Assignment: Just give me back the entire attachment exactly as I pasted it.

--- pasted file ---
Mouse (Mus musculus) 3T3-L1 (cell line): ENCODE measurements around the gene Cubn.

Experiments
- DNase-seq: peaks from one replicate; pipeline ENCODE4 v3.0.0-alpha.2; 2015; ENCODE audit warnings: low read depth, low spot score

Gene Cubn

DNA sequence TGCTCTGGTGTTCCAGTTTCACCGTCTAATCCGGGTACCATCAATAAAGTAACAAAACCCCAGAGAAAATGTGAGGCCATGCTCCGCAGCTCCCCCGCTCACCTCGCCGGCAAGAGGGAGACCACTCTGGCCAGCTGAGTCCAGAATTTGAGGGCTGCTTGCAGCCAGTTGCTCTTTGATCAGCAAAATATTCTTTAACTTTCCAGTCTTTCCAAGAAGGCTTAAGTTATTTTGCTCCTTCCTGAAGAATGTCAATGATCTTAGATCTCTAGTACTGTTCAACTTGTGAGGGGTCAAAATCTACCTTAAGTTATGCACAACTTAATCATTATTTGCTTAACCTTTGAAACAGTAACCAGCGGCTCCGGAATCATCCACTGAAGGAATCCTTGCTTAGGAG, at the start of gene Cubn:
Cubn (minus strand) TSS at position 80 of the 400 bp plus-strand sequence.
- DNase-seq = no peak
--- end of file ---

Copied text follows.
Mouse (Mus musculus) 3T3-L1 (cell line): ENCODE measurements around the gene Cubn.

Experiments
- DNase-seq: peaks from one replicate; pipeline ENCODE4 v3.0.0-alpha.2; 2015; ENCODE audit warnings: low read depth, low spot score

Gene Cubn

DNA sequence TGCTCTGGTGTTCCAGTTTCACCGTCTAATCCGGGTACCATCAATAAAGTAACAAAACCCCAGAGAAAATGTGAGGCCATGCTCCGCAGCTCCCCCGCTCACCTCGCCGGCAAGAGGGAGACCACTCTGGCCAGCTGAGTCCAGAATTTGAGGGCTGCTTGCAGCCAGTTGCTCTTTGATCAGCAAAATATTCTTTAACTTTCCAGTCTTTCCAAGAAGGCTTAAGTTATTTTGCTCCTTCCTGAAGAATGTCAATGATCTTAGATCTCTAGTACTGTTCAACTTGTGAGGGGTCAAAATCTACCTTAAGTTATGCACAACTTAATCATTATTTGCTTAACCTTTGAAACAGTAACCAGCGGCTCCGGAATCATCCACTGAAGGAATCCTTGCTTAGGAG, at the start of gene Cubn:
Cubn (minus strand) TSS at position 80 of the 400 bp plus-strand sequence.
- DNase-seq = no peak